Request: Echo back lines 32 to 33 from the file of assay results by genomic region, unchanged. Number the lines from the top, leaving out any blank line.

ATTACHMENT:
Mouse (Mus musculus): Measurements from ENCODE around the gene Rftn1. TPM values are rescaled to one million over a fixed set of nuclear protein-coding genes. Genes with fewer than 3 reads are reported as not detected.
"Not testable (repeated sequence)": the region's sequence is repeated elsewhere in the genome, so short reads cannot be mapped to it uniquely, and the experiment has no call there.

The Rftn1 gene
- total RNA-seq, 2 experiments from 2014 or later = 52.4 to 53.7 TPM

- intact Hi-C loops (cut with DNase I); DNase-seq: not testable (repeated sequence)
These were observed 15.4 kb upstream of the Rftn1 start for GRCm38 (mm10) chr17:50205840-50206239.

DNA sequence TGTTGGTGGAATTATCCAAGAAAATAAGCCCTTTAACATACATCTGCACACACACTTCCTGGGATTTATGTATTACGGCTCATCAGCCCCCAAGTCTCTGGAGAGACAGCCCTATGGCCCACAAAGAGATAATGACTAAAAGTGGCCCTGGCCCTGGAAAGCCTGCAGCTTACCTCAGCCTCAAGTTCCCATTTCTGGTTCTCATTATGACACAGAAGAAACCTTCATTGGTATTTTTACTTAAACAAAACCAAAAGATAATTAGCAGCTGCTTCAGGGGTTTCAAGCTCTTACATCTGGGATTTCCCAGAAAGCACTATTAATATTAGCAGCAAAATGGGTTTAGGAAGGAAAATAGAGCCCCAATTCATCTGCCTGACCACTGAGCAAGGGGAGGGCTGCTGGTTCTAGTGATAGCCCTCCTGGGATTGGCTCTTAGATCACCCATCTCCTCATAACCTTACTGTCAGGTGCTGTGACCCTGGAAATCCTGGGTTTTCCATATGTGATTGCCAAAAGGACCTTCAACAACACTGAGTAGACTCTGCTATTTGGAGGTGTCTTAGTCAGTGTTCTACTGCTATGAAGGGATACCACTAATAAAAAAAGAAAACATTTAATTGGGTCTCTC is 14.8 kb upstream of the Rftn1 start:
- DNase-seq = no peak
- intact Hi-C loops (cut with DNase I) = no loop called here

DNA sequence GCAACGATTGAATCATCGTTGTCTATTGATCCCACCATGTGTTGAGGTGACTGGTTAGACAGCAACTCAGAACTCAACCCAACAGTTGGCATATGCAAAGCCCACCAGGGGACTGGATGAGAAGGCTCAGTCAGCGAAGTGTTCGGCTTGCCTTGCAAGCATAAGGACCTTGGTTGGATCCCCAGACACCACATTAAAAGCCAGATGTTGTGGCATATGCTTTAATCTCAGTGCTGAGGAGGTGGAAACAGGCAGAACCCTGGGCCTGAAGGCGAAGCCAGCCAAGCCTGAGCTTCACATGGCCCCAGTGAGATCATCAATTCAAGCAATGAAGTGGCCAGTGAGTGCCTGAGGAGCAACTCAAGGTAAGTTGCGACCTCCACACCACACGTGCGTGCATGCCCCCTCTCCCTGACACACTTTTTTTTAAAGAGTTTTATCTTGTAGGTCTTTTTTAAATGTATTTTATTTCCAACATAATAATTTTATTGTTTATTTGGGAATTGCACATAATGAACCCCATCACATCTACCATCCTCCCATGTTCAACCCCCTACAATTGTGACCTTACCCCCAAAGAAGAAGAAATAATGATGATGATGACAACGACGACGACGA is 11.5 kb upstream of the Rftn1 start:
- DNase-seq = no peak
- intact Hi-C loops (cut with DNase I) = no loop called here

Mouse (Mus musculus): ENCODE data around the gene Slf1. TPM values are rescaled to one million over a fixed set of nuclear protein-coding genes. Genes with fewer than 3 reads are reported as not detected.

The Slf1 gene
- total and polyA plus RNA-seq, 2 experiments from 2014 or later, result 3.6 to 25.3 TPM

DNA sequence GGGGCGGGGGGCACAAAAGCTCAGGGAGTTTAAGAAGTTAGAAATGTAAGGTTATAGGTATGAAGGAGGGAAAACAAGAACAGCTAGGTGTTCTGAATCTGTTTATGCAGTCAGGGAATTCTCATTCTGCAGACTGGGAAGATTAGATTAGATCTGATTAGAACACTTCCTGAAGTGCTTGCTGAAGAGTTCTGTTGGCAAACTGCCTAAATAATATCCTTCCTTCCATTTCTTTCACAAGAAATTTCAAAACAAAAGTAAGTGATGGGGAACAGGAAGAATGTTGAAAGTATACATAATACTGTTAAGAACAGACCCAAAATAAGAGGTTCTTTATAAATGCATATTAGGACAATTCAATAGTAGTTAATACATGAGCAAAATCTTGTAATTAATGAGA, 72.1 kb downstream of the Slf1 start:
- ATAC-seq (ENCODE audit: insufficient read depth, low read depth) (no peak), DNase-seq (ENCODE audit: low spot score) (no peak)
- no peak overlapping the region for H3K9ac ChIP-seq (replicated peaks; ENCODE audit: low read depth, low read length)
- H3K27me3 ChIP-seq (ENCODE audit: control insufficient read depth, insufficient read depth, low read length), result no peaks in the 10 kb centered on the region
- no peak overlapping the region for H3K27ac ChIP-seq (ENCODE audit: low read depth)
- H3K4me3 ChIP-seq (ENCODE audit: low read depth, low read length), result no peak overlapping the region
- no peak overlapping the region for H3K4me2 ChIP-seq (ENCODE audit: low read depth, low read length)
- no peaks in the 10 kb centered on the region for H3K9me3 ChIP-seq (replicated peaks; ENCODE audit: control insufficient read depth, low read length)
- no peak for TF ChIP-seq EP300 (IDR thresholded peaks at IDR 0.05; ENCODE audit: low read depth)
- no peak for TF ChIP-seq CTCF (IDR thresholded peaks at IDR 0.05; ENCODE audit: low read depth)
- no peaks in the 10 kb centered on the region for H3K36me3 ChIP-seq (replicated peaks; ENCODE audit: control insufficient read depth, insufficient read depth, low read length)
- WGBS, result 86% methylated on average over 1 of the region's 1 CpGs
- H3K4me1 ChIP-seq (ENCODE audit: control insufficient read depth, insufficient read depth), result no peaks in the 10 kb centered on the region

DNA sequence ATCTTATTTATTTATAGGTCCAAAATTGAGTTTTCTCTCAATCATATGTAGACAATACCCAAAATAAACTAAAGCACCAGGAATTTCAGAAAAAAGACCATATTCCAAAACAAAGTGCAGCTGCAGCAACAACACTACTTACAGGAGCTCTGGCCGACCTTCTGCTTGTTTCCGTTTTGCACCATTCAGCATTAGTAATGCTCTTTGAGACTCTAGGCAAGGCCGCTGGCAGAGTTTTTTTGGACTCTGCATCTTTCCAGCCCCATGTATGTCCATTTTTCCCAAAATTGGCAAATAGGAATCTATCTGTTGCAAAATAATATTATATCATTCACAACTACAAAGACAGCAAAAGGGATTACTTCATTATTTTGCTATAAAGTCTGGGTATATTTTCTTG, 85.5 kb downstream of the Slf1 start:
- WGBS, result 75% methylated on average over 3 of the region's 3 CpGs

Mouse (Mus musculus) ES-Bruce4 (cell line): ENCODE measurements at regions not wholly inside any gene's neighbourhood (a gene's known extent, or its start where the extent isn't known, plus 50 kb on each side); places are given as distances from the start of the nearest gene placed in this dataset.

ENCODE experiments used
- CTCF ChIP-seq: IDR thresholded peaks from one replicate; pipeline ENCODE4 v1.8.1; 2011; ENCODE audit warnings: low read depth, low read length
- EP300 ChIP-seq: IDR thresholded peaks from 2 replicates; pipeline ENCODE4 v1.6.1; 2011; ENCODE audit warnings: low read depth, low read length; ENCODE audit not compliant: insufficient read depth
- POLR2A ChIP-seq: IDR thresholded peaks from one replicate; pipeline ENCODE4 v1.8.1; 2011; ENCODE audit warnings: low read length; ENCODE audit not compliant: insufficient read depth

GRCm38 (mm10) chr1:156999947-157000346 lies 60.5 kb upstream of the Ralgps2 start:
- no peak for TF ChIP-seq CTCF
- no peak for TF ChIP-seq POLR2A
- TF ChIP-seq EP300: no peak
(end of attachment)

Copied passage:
ENCODE experiments used
- CTCF ChIP-seq: IDR thresholded peaks from one replicate; pipeline ENCODE4 v1.8.1; 2011; ENCODE audit warnings: low read depth, low read length